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State Beef Tour Features Northwestern Farms, RanchesState Beef Tour Features Northwestern Farms, Ranches

Producers show visitors that their region's farms and businesses have come back when bovine TB was found there in 2005.

Paula Mohr

July 10, 2013

2 Min Read

Eight years ago, the annual Minnesota State Cattleman Association's Summer Tour was supposed to be hosted in Roseau County.

Then something totally unexpected hit the region.

In July 2005, a beef cattle herd was found to be TB-positive. By the fall 2005, TB was found in several more herds and in white tail deer in the area. By January 2006, USDA downgraded Minnesota's TB status, which brought increased herd testing and movement restrictions.


It was a challenging time for farmers and the beef industry, as state agencies and lawmakers debated what to do. By June 2006, the Legislature passed a bill that approved additional funds for TB eradication and increased the Board of Animal Health's authority to test animals as needed, and by August, statewide TB surveillance testing began. By January 2009, 6,200 cattle had been removed from the TB management zone.

Those early efforts and the collaboration among all paid off. By October 2011, USDA reinstated Minnesota's TB-free status.

And come 2013, northwestern Minnesota cattlemen and women were once again willing to host the MSCA's summer tour. One of the tour stops Tuesday was to visit Roger and Bernice Skime's family ranch in Skime, where bovine TB was first found eight years ago.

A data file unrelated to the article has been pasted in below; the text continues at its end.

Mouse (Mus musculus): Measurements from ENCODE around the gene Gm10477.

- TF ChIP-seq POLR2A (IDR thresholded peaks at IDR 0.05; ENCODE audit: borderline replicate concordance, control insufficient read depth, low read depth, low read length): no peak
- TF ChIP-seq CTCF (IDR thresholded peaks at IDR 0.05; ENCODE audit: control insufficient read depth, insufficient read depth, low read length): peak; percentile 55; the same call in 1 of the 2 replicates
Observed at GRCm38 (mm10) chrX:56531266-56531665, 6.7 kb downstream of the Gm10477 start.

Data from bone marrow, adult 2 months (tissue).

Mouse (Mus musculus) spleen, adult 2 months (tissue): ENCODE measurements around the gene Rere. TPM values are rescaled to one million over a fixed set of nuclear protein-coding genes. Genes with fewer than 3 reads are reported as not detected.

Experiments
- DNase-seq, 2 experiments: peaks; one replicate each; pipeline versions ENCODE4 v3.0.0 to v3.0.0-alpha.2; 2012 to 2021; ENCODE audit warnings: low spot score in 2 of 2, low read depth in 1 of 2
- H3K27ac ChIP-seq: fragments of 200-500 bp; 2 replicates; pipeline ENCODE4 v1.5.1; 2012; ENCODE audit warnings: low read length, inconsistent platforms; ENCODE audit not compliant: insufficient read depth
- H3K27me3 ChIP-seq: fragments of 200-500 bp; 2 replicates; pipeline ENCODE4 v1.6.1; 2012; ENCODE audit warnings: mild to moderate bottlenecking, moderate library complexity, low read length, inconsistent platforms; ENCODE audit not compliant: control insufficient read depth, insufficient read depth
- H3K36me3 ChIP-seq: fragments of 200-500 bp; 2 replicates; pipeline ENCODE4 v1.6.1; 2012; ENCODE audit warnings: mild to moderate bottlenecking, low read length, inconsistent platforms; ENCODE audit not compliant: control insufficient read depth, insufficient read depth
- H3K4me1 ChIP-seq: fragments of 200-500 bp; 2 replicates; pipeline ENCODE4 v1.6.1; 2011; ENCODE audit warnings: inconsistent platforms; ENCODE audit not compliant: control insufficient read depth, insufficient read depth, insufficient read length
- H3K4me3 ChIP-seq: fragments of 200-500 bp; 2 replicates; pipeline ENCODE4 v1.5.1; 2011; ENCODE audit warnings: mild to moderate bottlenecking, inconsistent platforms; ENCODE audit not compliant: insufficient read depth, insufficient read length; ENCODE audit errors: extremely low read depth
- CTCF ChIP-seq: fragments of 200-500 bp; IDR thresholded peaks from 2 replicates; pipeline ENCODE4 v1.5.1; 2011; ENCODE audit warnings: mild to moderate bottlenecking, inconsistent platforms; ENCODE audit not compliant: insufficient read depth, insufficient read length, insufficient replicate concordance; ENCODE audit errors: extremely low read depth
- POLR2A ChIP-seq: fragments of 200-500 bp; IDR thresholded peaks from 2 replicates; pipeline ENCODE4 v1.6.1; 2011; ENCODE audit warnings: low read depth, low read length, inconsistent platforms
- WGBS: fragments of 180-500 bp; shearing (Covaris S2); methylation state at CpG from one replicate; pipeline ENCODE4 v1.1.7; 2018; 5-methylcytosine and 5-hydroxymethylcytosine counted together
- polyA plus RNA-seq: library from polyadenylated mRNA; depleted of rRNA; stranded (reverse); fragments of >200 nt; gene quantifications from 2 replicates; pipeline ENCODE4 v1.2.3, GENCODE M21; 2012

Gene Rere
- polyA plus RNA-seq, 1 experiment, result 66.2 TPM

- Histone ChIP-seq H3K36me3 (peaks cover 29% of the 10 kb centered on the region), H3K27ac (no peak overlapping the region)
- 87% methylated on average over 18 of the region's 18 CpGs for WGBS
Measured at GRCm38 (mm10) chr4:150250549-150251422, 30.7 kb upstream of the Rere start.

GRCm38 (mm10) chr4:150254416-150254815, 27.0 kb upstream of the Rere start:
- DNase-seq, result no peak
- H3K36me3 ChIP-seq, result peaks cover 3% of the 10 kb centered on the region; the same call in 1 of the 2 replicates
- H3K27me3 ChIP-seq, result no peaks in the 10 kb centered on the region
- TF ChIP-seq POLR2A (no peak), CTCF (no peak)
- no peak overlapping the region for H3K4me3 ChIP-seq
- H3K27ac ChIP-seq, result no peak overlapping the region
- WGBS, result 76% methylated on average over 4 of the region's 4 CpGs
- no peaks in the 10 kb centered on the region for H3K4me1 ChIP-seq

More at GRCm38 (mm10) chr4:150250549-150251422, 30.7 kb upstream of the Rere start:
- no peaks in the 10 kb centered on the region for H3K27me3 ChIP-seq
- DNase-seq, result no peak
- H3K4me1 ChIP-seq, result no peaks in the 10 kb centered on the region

"This is a big event for you and for me. We should celebrate," said Bill Hartmann, BAH state veterinarian. "Sixty-eight cattlemen sacrificed their herds for the cause. Many of them did that for the cattle industry state-wide. And one of them was Roger Skime. He had 600 cows and 25 years into his herd. It was a very emotional time [deciding to depopulate] and it was a big sacrifice."

After losing his cattle, Skime gradually began rebuilding his herd. Today, the ranch has 300 head of fall calving cows, consisting of Angus, Red Angus and Tarentaise cows and bulls.

Even after extensive investigation, Hartmann said that no one knows how TB got into Minnesota or where it came from.

"Now is the time to close the book on TB," he said. "The Board of Animal Health will do everything it can so it doesn't come back to haunt us."

About the Author(s)

Paula Mohr

Editor, The Farmer

Paula Mohr has been editor of The Farmer since 2004. She enjoys covering a wide range of topics that are of interest to Minnesota producers.

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